The evolution of the timber sector in lowland Bolivia: Examining the influence of three disparate policy approaches
AbstractThis paper assesses the influence of forest policies on forestry development, and especially timber production, in Bolivia during three different periods of time. The first period began in the early 1970s when a conservative forest policy was adopted privileging commercial logging companies, and thus fueling land conflicts in particular with indigenous people, allowing a minority to accumulate considerable wealth, and marking the onset of forest degradation. From the mid-1990s, innovative policies were implemented to promote sustainable forest management, enhance the collection of forest royalties, improve the sector access to international timber markets, and include a wide range of social actors in the forest sector. While the adopted policy led to initial improvements in forest management practices, it failed to tackle inherent institutional weaknesses and increase the economic benefits from forest use to local forest users, which stimulated informal logging expansion. A third period emerged when the Morales administration came to office in 2006, questioning the underlying principles of the previous policy reform, and adopting a discourse in favor of a more equitable income distribution. Main answers to promote better income distribution are found in the distribution of public lands, but with a lack of actions to leveling the playing field among different forest users. Ironically, these policies could strengthen the bargaining position of timber companies, and foster short-term decision making in forest use, and thus illegal logging in a context of weak state control and persistence of elite capture.
Download InfoIf you experience problems downloading a file, check if you have the proper application to view it first. In case of further problems read the IDEAS help page. Note that these files are not on the IDEAS site. Please be patient as the files may be large.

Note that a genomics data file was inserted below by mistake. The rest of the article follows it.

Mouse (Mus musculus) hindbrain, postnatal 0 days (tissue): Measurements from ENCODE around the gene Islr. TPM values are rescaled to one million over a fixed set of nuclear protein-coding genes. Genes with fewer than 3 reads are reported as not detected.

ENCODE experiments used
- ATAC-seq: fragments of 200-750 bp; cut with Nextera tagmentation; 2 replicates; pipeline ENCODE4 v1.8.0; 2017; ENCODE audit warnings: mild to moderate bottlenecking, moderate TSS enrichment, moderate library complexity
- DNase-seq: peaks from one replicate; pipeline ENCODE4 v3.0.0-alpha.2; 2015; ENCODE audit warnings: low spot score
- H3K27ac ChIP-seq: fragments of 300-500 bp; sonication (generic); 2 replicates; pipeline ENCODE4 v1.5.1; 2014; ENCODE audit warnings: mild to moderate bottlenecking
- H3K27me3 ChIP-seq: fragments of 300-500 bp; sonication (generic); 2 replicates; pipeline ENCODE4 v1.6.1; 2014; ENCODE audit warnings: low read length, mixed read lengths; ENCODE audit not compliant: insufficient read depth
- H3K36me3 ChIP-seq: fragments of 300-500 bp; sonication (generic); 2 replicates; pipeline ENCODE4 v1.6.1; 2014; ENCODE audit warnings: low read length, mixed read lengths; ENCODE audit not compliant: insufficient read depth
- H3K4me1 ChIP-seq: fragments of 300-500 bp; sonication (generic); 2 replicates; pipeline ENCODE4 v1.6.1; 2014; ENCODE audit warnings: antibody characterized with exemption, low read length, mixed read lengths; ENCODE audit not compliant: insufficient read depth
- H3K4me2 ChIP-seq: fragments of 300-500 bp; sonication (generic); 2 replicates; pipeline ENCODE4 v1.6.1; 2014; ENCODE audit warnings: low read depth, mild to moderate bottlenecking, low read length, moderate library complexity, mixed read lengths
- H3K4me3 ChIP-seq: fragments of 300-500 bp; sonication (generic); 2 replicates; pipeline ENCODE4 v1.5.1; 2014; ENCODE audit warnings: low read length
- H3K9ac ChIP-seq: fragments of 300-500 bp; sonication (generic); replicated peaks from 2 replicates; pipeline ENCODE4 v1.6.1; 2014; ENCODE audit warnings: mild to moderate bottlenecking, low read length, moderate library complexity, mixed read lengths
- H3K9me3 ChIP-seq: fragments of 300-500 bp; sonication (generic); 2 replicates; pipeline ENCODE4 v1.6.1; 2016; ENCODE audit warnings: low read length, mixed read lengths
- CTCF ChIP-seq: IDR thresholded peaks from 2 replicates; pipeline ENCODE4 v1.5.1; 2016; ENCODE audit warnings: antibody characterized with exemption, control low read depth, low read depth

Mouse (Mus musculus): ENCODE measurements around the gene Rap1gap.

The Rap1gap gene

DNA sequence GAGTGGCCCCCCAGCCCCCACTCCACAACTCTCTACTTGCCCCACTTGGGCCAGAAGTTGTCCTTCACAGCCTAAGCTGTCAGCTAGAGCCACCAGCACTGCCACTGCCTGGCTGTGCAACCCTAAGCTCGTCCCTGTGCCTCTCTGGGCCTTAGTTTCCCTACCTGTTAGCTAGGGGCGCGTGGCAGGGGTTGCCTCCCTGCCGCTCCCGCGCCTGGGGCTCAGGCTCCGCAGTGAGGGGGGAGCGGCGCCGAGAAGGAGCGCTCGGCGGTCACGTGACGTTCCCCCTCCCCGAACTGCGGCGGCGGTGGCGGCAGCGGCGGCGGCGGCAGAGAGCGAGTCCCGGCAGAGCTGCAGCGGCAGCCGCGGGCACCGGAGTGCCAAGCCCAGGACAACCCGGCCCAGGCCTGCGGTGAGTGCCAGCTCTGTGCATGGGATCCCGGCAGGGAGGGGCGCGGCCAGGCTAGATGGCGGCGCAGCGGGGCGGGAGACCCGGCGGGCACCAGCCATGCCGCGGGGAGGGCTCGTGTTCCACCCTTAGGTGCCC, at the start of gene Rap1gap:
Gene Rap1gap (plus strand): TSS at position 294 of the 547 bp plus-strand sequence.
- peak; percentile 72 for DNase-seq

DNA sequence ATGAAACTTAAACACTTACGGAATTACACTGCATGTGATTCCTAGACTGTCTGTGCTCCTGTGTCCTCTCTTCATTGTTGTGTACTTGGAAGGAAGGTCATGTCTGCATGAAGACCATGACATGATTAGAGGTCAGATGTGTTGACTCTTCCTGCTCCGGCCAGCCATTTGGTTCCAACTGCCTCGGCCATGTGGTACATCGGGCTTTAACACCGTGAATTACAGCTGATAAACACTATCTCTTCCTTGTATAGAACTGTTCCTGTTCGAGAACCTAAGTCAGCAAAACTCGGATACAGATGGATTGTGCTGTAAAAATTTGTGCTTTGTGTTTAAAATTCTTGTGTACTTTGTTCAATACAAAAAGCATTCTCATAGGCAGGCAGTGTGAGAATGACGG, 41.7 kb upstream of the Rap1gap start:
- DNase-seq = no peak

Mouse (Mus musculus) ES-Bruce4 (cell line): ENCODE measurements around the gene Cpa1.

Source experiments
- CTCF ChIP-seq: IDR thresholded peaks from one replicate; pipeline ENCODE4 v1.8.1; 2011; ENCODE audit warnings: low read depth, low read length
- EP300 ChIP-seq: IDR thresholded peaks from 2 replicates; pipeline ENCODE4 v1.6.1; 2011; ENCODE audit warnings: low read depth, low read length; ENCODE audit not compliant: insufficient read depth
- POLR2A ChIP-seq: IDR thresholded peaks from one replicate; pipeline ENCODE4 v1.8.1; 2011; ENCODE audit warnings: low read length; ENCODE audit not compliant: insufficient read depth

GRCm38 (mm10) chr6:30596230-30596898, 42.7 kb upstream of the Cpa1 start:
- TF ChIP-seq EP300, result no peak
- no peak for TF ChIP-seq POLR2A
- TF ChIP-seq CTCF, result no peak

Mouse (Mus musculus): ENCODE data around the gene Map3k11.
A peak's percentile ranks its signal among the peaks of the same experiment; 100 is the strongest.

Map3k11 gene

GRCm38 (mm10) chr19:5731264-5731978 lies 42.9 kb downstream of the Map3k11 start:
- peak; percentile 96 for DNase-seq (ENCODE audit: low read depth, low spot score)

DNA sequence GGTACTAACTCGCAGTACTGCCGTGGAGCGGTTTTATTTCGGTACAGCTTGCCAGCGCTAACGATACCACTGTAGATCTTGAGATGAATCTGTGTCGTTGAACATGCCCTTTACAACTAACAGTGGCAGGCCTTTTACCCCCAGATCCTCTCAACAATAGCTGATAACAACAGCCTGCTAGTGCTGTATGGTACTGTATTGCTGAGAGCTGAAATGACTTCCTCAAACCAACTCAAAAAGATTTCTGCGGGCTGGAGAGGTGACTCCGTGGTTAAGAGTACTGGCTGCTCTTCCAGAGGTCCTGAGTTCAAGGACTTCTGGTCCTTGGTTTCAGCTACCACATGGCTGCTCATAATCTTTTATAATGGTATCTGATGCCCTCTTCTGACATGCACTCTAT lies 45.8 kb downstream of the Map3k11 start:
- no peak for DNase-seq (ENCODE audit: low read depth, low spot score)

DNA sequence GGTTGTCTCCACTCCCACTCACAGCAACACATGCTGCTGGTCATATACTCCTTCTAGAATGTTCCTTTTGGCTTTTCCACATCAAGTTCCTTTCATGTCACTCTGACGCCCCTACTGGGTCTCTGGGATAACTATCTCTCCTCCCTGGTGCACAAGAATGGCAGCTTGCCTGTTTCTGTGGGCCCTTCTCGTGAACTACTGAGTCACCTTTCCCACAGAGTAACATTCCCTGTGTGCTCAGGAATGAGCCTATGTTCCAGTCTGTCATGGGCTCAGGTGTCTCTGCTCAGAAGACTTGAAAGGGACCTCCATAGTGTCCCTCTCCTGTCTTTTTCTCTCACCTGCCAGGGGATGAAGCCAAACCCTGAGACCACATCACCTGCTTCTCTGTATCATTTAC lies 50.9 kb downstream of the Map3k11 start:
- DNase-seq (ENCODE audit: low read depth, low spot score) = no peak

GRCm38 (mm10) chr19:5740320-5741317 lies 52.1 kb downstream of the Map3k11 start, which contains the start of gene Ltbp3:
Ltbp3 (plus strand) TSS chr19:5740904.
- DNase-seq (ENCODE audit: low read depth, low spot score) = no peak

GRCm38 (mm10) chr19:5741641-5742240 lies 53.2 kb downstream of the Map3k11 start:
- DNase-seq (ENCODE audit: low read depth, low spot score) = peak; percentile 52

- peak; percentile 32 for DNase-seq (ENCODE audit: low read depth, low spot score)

As the access to this document is restricted, you may want to look for a different version under "Related research" (further below) or search for a different version of it.
Bibliographic InfoArticle provided by Elsevier in its journal Forest Policy and Economics.
Volume (Year): 12 (2010)
Issue (Month): 4 (April)
Contact details of provider:
Web page: http://www.elsevier.com/locate/forpol
Bolivian lowlands Forest policy Timber markets Forest management;
Please report citation or reference errors to , or , if you are the registered author of the cited work, log in to your RePEc Author Service profile, click on "citations" and make appropriate adjustments.:
- Morales, Juan Antonio, 1991. "Reformas Estructurales y Crecimiento Económico en Bolivia," Documentos de trabajo 4/1991, Instituto de Investigaciones Socio-Económicas (IISEC), Universidad Católica Boliviana.
- Kaimowitz, David & Thiele, Graham & Pacheco, Pablo, 1999. "The Effects of Structural Adjustment on Deforestation and Forest Degradation in Lowland Bolivia," World Development, Elsevier, vol. 27(3), pages 505-520, March.
- Morales, Juan Antonio & Sachs , Jeffrey, 1987. "La Crisis Económica en Bolivia," Documentos de trabajo 8/1987, Instituto de Investigaciones Socio-Económicas (IISEC), Universidad Católica Boliviana.
For technical questions regarding this item, or to correct its authors, title, abstract, bibliographic or download information, contact: (Wendy Shamier).
If you have authored this item and are not yet registered with RePEc, we encourage you to do it here. This allows to link your profile to this item. It also allows you to accept potential citations to this item that we are uncertain about.
If references are entirely missing, you can add them using this form.
If the full references list an item that is present in RePEc, but the system did not link to it, you can help with this form.
If you know of missing items citing this one, you can help us creating those links by adding the relevant references in the same way as above, for each refering item. If you are a registered author of this item, you may also want to check the "citations" tab in your profile, as there may be some citations waiting for confirmation.
Please note that corrections may take a couple of weeks to filter through the various RePEc services.